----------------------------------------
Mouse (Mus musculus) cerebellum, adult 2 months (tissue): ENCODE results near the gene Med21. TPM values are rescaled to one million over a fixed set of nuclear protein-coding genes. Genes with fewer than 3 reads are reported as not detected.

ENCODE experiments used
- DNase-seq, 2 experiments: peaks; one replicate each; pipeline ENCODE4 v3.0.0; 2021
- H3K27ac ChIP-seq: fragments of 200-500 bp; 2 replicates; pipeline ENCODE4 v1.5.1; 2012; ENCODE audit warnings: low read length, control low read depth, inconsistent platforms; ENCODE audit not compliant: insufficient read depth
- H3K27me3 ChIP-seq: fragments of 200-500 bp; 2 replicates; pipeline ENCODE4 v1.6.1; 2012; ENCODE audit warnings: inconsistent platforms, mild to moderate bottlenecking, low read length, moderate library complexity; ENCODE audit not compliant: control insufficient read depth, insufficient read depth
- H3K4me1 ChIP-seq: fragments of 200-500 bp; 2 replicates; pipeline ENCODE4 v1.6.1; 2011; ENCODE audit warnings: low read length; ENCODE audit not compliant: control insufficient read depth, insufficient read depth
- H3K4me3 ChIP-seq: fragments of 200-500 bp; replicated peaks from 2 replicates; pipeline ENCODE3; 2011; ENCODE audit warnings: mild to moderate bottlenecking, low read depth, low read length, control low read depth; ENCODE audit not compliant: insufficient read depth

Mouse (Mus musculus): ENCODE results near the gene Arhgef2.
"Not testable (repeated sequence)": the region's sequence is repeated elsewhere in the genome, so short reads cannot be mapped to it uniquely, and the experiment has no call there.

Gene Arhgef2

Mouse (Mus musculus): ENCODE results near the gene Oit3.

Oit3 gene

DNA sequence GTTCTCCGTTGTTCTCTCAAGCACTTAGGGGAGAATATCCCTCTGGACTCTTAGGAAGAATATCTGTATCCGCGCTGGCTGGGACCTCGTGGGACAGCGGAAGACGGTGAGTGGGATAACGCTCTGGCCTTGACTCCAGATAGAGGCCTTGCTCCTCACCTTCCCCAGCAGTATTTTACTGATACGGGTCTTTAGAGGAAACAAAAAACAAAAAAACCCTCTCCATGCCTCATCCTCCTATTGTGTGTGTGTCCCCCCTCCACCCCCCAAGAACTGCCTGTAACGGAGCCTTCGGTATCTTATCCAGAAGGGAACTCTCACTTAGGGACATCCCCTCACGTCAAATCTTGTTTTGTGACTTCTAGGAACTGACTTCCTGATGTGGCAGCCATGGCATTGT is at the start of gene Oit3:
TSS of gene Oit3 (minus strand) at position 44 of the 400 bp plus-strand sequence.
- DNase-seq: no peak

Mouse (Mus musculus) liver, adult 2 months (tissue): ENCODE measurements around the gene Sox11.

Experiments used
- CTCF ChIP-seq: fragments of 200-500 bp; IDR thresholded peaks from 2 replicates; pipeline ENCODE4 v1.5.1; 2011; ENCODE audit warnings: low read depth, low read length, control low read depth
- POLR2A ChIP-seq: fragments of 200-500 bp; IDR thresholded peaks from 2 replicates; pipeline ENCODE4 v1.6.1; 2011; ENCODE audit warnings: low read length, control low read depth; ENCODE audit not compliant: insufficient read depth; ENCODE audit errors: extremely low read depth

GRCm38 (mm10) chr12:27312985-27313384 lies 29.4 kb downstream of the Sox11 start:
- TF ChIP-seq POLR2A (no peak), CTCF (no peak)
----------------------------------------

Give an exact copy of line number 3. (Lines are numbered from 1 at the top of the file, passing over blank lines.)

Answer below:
- DNase-seq, 2 experiments: peaks; one replicate each; pipeline ENCODE4 v3.0.0; 2021